The big highlights for me of this hotel was firstly, access to the beach. The marked walk was lovely and went down a gravel path backwards and forwards across streams before suddenly arriving at the top of the beach, with a gentle ramp down to go. Alternatively, since the golf club somewhat worryingly has closed down, you can now also traipse straight across the golf course directly down the hill to the beach. The beach itself is gravelly (that word seems to exist, so let’s go with it) but plenty of sand, plenty of areas to plant yourself down for an afternoon and of course lovely ice-cold water to swim in if you’ve nerves of steel – I didn’t. Beach

The second was without doubt, the food and drink. It was great. OK, the bar menu was slightly confusing as it seemed to suggest there were either cocktails, a handful of craft beers (Ireland appears to be caught in a major hipster craft beer obsession at the moment, I couldn’t help Clever Man craft beerbut notice) and then the food; when in fact there’s a full bar. As I say, there’s nothing I can comment on with the food here other than to say that everything I ate was delicious. Perhaps you might get a bit tired of the breakfast if you stayed too many days, but that’s true for nearly any hotel – that’s honestly the only criticism I could make of it.


Last of all, but definitely not the least, was the spa – upon which, I suppose, the whole property stakes much of its reputation. I didn’t take pictures as we were asked to refrain from bringing or using mobile phones – not that this stopped others – but take it from me, it was beautifully done and a very relaxing space to be for a few hours. There turned out to be nothing I enjoyed more than grabbing an ice-cold facecloth, sticking it over my face, and then lying in one of the heated sunbeds and grabbing a snooze. The massage I had there was also excellent – relaxing, just the right pressure and decanted into a ‘relaxation room’ afterwards rather than back out into the fray like you usually encounter.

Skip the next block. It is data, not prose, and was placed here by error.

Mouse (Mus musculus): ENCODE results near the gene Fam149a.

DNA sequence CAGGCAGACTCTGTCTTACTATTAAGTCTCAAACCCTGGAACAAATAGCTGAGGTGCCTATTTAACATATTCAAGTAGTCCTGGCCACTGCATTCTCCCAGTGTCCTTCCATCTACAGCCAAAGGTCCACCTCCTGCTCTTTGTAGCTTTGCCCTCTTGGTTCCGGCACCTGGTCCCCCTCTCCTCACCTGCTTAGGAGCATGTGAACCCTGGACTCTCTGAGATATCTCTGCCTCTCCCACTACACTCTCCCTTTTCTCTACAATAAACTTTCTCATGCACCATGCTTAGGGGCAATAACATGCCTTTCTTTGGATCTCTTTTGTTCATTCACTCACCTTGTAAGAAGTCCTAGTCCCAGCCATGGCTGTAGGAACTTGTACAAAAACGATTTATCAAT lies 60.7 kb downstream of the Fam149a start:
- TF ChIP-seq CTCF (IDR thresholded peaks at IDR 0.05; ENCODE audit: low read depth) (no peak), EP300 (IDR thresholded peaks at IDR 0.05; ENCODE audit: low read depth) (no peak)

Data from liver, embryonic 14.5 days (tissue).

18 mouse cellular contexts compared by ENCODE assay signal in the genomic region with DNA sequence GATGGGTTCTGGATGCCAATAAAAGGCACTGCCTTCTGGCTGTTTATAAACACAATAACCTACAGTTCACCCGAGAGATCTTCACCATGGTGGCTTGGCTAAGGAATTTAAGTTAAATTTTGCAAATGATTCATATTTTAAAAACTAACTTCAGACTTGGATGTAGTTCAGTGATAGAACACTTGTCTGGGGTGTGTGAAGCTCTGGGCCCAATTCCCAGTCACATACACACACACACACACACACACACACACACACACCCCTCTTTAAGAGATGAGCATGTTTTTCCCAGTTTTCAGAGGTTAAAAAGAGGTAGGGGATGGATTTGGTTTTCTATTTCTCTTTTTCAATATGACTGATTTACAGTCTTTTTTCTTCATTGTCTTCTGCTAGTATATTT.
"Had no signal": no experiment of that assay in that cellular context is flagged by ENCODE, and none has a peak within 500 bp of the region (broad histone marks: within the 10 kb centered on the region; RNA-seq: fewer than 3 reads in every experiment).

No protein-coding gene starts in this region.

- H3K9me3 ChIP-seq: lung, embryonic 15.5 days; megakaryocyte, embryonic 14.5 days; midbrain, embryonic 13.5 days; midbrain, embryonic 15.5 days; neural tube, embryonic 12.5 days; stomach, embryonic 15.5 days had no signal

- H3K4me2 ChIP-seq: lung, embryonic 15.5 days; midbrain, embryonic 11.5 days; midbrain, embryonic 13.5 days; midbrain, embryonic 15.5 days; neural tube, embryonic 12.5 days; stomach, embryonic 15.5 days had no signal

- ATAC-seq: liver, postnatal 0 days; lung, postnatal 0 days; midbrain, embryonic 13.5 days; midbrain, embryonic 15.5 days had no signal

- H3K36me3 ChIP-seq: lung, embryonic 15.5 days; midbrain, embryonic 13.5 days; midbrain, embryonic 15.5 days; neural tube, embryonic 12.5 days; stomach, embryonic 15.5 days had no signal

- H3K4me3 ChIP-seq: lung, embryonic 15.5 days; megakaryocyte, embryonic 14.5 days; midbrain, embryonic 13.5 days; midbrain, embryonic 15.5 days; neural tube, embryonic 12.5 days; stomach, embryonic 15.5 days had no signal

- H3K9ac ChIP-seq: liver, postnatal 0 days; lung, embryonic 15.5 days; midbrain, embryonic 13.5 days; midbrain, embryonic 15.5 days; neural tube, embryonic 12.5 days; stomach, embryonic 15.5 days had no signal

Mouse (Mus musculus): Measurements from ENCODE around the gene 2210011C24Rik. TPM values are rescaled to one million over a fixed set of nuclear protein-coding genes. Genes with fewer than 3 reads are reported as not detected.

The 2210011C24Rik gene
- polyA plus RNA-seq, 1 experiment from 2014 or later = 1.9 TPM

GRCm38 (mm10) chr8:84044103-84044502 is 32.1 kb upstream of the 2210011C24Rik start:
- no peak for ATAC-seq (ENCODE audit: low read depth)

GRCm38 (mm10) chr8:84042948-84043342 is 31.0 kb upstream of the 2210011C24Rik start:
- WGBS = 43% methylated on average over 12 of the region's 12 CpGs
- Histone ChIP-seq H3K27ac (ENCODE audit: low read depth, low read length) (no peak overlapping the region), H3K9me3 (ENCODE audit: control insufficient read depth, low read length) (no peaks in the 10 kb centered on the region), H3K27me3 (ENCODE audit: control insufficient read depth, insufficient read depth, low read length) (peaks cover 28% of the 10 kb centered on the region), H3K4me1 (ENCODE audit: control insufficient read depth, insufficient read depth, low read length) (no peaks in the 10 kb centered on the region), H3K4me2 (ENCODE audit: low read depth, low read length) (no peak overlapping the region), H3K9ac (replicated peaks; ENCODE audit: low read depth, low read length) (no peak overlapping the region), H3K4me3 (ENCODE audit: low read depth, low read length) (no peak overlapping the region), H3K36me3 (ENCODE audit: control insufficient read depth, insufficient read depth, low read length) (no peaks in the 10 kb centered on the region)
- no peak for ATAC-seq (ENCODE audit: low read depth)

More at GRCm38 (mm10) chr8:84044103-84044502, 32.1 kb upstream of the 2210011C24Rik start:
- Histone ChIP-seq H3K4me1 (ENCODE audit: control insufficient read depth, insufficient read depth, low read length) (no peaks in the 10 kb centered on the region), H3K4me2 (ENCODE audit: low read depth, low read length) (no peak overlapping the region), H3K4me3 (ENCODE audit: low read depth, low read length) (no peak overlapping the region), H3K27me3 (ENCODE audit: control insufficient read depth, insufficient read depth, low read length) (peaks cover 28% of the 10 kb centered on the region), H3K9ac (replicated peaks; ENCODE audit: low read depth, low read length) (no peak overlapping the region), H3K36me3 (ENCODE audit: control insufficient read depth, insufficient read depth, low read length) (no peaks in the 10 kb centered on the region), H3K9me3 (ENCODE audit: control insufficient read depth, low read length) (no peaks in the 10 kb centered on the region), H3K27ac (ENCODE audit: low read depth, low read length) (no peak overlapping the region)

So all in all, it was a wonderful stay with some gems to this hotel; beach, the hotel itself is very pleasant, food & drink, and the wonderful spa. In terms of negatives, I suppose the one thing you’d have to immediately raise was the staff who across the board seemed to lack any procedure or processes to follow, or any initiative. In the bar for example, they could be sometimes difficult to get; I’m not sure this was their fault, and more down to lack of staff – or what, I’m not sure. But you could definitely get in, sit down and then sit. Likewise at breakfast there was an apparent total lack of order; nobody would be manning the entrance, while on one morning three guys stood around looking into a crate – while a line developed at the entrance. Coffee would be forgotten, someone would be sat at a table by the staff that someone else had already been just placed at; very basic things. This, unfortunately, was definitely not a lack of staff so much as a lack of useful staff and an apparent lack of a floor manager to direct everyone.